Materials and methods

We performed a register linkage of the National Patient Register (NPR) [38], the Multi-Generation Register (MGR) [39], the Swedish Twin Registry (STR) [40], the Total Population Register [41], the Cause of Death Register [42], and the Medical Birth Register (MBR) [43]. The Regional Ethical Review Board in Stockholm, Sweden, provided ethical approval for the study (Dnr 2013/862–31/5). The requirement of informed consent was waived since no individual was contacted.

Study population

We identified 2,181,047 individuals born between 1973 and 1993 through the MBR. Individuals born with congenital malformation (113,737), who died (9121) or emigrated (190,047) before their 15th birthday or 1 Jan 1997, and whose biological parents could not be identified (16,387), were excluded. In all, our analytical sample comprised 1,851,755 individuals.

Using the MGR and the STR we identified all pairs of following relatives types (degree of genetic relatedness, i.e., the average proportion of co-segregating alleles shared between relatives, within brackets) monozygotic (MZ) twins (100%), dizygotic (DZ) twins (50%), full siblings (50%), maternal half-siblings (25%), paternal half-siblings (25%), cousins whose parents were full siblings (12.5%), and cousins whose parents were maternal half-siblings and paternal half-siblings (6.25%). We paired every individual with each relative of the different types that were identifiable, the relative indexing the exposure and the individual the outcome. Thus, each relative pair was included twice, once with an individual as exposure person and once as outcome person.

Study variables

Clinical diagnosis of BPD

We identified individuals with BPD using first date of International Classification of Diseases 10th revision (ICD-10) diagnoses for Emotionally Unstable Personality Disorder (ICD-10 code F60.3) after their 15th birthday, in the NPR from 1997 (when ICD-10 was introduced in Sweden). NPR includes inpatient data throughout, and outpatient data from 2001. Our linkage was updated through 2013. In the Swedish version of the ICD-10, the F60.3 diagnosis code corresponds to the DSM-IV-TR criteria for BPD [44]. We have previously performed a medical chart validation study, showing that 81% of investigated medical charts with F60.3 diagnosis codes appropriately captured the DSM-IV-TR BPD-diagnosis [45].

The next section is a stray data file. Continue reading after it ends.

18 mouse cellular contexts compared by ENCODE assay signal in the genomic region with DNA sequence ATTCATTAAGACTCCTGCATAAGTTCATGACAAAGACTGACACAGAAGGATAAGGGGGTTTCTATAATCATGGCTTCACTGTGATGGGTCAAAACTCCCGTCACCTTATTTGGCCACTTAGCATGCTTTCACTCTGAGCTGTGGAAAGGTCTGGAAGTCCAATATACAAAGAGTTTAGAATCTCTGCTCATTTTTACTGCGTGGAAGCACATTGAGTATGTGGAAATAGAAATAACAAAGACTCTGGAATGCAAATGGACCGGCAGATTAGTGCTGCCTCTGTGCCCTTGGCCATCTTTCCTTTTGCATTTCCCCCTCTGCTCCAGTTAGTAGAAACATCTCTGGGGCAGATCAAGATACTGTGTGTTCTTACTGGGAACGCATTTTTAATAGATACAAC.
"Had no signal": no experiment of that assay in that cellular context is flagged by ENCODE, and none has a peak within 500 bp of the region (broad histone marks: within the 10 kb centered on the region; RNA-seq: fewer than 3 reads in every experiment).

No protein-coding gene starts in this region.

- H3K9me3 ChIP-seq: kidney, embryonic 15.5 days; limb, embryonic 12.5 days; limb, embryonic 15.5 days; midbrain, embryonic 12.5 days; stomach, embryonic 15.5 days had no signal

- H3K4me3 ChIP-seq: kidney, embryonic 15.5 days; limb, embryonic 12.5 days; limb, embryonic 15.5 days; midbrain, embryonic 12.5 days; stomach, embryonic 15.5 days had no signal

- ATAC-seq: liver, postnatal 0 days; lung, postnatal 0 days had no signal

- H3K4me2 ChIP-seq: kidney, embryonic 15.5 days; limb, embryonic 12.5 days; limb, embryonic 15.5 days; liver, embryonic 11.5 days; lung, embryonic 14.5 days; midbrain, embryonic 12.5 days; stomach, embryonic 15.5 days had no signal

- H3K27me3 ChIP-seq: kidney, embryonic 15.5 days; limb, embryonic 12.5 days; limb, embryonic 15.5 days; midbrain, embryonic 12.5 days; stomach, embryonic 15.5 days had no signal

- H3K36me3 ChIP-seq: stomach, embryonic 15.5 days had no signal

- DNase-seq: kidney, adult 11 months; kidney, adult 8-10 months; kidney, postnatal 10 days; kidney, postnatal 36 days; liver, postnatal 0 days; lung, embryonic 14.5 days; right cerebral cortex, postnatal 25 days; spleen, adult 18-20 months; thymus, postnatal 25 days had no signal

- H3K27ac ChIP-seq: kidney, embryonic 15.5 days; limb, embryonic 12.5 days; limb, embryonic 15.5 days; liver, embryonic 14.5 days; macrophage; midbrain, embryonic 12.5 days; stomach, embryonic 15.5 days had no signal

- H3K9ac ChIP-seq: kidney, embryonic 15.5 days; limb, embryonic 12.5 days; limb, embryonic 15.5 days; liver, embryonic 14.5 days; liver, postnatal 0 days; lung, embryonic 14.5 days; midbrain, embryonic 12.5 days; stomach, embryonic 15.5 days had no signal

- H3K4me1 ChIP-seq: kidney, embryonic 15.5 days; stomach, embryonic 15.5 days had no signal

To adjust for cohort effects, birth year was included as a potential confounder and treated as a categorical variable (1973–1977, 1978–1982, 1983–1987, 1988–1993). Furthermore, to account for potential incidence and prevalence differences between men and women, sex was included in the analyses as a covariate.


In addition, we identified ICD-10 diagnoses of psychiatric disorders and self-harm from the NPR clustered into broad groups (Table 1). The follow-up period was identical with that for BPD and the diagnoses were treated as dichotomous variables (i.e., present or absent), regardless of when they were recorded.

Table 1 Descriptive, number of individuals (column percent)

Statistical analyses


Number of individuals with and without a BPD-diagnosis were calculated per sex, categorized birth year, half-sibling status, and included comorbid disorders. We estimated cumulative incidence for the full cohort, stratified per sex and birth year, using a Kaplan-Meier approach.

Familial aggregation

Risk of BPD was estimated through Cox proportional hazards regression, adjusted for sex and birth year of individual and relative. We censored individuals at emigration, death, or end of follow-up, whichever came first. We accounted for time during which a diagnosis was not observable (i.e., prior to 1997 or age 15) by allowing delayed entry into the at-risk group in analyses. Informed by previous studies [46, 47] we used a time-varying exposure approach; individuals were unexposed until the date of a relative’s diagnosis, and exposed thereafter. Additionally, we performed the analysis treating BPD as a binary variable, ignoring time of follow-up, in logistic regressions. Finally, again viewing BPD as a binary variable, we estimated concordance rates (the proportion of relatives of an individual with BPD also having BPD) and tetrachoric correlations.

Confidence intervals were obtained using a cluster robust sandwich estimator to adjust for non-independence between relative pairs.

Quantitative genetic analysis